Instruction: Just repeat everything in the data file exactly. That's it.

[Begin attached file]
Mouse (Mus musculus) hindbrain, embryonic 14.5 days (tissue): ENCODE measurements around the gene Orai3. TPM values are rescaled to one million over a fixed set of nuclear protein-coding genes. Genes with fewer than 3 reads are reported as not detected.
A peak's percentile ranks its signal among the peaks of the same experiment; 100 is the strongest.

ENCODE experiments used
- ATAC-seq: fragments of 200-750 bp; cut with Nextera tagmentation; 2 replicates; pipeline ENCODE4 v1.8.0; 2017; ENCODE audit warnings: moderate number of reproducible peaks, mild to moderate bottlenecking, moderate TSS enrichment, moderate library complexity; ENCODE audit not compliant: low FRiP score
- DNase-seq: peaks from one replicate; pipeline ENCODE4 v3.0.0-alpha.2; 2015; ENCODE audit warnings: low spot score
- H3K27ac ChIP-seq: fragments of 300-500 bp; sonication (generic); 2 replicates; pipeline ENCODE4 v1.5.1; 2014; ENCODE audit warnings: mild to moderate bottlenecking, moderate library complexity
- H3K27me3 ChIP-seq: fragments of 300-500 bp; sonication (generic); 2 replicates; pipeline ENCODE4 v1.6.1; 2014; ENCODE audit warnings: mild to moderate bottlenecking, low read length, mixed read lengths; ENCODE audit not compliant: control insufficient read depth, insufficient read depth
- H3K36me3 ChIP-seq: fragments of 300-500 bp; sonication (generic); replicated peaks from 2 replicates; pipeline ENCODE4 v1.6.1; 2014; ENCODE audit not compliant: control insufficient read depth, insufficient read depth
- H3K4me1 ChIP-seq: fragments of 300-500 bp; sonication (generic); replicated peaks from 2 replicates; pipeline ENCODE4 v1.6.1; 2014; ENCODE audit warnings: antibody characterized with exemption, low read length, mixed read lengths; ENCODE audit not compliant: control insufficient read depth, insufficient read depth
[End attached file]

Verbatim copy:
Mouse (Mus musculus) hindbrain, embryonic 14.5 days (tissue): ENCODE measurements around the gene Orai3. TPM values are rescaled to one million over a fixed set of nuclear protein-coding genes. Genes with fewer than 3 reads are reported as not detected.
A peak's percentile ranks its signal among the peaks of the same experiment; 100 is the strongest.

ENCODE experiments used
- ATAC-seq: fragments of 200-750 bp; cut with Nextera tagmentation; 2 replicates; pipeline ENCODE4 v1.8.0; 2017; ENCODE audit warnings: moderate number of reproducible peaks, mild to moderate bottlenecking, moderate TSS enrichment, moderate library complexity; ENCODE audit not compliant: low FRiP score
- DNase-seq: peaks from one replicate; pipeline ENCODE4 v3.0.0-alpha.2; 2015; ENCODE audit warnings: low spot score
- H3K27ac ChIP-seq: fragments of 300-500 bp; sonication (generic); 2 replicates; pipeline ENCODE4 v1.5.1; 2014; ENCODE audit warnings: mild to moderate bottlenecking, moderate library complexity
- H3K27me3 ChIP-seq: fragments of 300-500 bp; sonication (generic); 2 replicates; pipeline ENCODE4 v1.6.1; 2014; ENCODE audit warnings: mild to moderate bottlenecking, low read length, mixed read lengths; ENCODE audit not compliant: control insufficient read depth, insufficient read depth
- H3K36me3 ChIP-seq: fragments of 300-500 bp; sonication (generic); replicated peaks from 2 replicates; pipeline ENCODE4 v1.6.1; 2014; ENCODE audit not compliant: control insufficient read depth, insufficient read depth
- H3K4me1 ChIP-seq: fragments of 300-500 bp; sonication (generic); replicated peaks from 2 replicates; pipeline ENCODE4 v1.6.1; 2014; ENCODE audit warnings: antibody characterized with exemption, low read length, mixed read lengths; ENCODE audit not compliant: control insufficient read depth, insufficient read depth